Tightrope-walking daredevil Nik Wallenda is crossing a tightrope 1,500 feet above the Little Colorado River Gorge near the Grand Canyon in the air, on Sunday night.
The Discovery Channel will broadcast Wallenda's walk live on live television at 8 p.m. EDT on Sunday with a 10-second delay.
The broadcast is expected to last about two hours as the high-wire walker crosses the quarter mile cable.
Wallenda will be wearing two cameras, one looking down the mostly dry Little Colorado River bed and one facing straight ahead. His leather shoes with an elk-skin sole will help him keep a grip on the steel cable as he moves across.
"I've had a dream to be the first person in the world to walk a tight rope directly above the Grand Canyon," Wallenda said in a video statement on his website.
Sunday’s walk across Grand Canyon is 1,250 feet across, approximately the length of four football fields, and 1,500 feet high, about the height of Empire State Building.
Wallenda said he is confident he will make the walk safely.
"I have a wife and three kids that I love very dearly, and I wouldn't be doing it if I thought I would lose my life," Wallenda said in his statement.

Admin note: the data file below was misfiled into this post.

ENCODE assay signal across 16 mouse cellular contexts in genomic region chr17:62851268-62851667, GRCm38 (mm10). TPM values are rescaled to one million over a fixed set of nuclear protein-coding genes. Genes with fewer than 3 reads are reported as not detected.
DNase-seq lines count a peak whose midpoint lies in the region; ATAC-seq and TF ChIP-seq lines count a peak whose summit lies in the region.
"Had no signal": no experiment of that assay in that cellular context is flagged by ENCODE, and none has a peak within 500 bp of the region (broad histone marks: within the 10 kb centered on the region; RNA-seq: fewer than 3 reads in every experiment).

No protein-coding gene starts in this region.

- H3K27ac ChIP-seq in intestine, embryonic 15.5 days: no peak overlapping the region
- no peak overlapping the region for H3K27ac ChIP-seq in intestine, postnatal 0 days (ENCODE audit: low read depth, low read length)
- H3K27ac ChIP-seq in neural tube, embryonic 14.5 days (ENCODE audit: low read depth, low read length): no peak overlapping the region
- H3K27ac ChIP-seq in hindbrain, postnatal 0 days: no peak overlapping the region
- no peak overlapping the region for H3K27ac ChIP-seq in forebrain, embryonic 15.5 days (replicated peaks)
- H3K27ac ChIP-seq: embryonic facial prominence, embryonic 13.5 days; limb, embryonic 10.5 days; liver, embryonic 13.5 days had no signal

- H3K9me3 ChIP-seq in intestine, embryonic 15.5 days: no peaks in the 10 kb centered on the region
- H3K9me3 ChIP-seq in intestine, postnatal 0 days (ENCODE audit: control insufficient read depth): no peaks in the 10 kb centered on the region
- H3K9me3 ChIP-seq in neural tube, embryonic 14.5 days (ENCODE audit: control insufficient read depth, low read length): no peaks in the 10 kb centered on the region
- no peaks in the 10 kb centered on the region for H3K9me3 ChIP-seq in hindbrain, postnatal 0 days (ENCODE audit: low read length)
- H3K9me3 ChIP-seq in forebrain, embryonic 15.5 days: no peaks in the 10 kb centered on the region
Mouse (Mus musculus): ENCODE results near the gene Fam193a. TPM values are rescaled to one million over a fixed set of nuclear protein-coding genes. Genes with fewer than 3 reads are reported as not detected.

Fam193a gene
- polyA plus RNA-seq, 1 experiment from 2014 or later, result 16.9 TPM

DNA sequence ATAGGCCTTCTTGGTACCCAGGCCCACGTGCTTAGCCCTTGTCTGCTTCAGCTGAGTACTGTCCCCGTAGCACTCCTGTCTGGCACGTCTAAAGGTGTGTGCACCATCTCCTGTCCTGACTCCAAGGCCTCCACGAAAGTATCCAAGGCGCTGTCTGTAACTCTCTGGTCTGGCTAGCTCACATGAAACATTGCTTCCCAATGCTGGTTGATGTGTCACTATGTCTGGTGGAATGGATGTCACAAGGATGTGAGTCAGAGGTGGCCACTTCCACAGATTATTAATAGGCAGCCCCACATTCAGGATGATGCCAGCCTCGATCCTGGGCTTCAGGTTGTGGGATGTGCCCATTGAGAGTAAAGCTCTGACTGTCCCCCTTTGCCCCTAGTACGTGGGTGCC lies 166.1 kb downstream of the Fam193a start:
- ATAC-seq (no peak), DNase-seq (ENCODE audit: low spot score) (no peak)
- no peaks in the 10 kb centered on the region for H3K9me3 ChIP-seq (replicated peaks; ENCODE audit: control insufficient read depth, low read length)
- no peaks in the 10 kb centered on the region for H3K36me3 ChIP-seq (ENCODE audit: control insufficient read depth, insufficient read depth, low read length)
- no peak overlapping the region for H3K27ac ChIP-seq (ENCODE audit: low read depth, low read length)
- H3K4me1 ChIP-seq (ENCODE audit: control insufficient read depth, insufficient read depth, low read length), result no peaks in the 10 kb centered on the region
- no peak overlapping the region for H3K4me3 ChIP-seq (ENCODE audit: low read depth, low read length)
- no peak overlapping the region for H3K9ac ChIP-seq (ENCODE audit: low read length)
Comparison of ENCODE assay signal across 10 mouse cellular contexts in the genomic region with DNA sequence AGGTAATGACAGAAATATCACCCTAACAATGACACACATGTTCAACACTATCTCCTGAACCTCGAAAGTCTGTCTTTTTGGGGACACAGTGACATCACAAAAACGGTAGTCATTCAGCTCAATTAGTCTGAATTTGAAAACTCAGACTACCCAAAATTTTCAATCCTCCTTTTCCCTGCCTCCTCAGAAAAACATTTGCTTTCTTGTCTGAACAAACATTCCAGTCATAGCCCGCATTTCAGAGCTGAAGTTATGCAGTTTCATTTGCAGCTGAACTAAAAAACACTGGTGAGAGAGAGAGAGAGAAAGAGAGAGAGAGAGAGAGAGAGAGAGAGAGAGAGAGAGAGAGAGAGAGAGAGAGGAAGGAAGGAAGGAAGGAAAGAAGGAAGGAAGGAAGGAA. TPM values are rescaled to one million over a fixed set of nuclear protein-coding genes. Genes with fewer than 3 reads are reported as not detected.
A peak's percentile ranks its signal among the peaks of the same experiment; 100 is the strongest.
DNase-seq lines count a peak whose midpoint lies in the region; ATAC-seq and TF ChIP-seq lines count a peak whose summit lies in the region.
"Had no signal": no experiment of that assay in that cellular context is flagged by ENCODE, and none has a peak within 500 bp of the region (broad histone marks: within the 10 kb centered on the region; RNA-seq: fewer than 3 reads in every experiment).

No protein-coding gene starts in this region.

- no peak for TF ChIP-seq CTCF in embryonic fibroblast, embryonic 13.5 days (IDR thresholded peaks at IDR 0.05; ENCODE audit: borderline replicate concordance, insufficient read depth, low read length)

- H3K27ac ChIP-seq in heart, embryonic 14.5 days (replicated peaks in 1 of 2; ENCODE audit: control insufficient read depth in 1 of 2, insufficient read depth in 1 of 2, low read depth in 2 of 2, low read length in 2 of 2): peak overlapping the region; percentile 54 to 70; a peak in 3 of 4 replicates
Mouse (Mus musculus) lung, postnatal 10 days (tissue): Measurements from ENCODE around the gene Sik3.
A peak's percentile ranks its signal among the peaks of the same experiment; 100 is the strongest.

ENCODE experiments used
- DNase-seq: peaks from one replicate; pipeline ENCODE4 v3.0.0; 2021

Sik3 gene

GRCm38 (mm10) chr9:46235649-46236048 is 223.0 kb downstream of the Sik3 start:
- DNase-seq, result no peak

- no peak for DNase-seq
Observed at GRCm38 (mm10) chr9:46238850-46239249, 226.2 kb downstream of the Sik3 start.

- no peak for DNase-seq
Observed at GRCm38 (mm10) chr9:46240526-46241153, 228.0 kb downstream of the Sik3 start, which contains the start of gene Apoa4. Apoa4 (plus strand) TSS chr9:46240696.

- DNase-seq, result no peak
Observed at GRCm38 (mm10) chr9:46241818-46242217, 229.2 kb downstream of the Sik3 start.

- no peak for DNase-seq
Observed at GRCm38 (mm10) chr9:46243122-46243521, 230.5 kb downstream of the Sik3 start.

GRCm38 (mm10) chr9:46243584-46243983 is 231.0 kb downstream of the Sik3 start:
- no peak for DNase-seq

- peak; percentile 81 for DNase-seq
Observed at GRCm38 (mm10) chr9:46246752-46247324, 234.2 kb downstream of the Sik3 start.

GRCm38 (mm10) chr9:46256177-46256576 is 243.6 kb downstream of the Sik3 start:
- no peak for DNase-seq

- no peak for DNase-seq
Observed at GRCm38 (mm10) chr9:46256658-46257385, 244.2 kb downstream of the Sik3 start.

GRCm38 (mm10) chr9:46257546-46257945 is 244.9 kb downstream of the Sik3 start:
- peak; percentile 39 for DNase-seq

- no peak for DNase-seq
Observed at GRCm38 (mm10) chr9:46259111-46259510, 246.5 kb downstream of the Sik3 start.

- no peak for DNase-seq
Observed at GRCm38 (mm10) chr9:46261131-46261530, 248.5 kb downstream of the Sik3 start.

Wallenda is a seventh-generation high-wire artist and is part of the famous "Flying Wallendas" circus family.
His great-grandfather, Karl Wallenda, fell during a performance in Puerto Rico and died at the age of 73. Several other family members, including a cousin and an uncle, have perished while performing wire walking stunts.
Wallenda said every precaution will be put into place to ensure his safety. On June 6, Wallenda and his team set up a training camp to simulate the conditions of walking over the Grand Canyon.
As for that no harness or net thing, Wallenda says, "I’ve trained for holding on to that cable if there is an emergency." Rescue teams will be stationed on both sides of the canyon, and helicopters can be there to rescue him within 60 seconds.
Wallenda describes himself as a "born-again Christian," and credits God for his success, saying that what he does on the high-wire is a gift from God.
"My faith simply means that I have confidence in the fact that if I die, I know where I’m going." Wallenda said.
In 2012 he became the first tight rope artist to walk over Niagara Falls on a tight rope. The event was broadcast live on ABC.
During his Niagara walk, his miked-up prayers were heard by millions of viewers as he inched his way along the wire.
Before every wire walk, he joins his family in prayer and he always wears a cross as he performs, according to ABC News. He remarks, "The Bible says pray without ceasing and I’m always praying." He also said he tries to live “an upright life” and be a good example.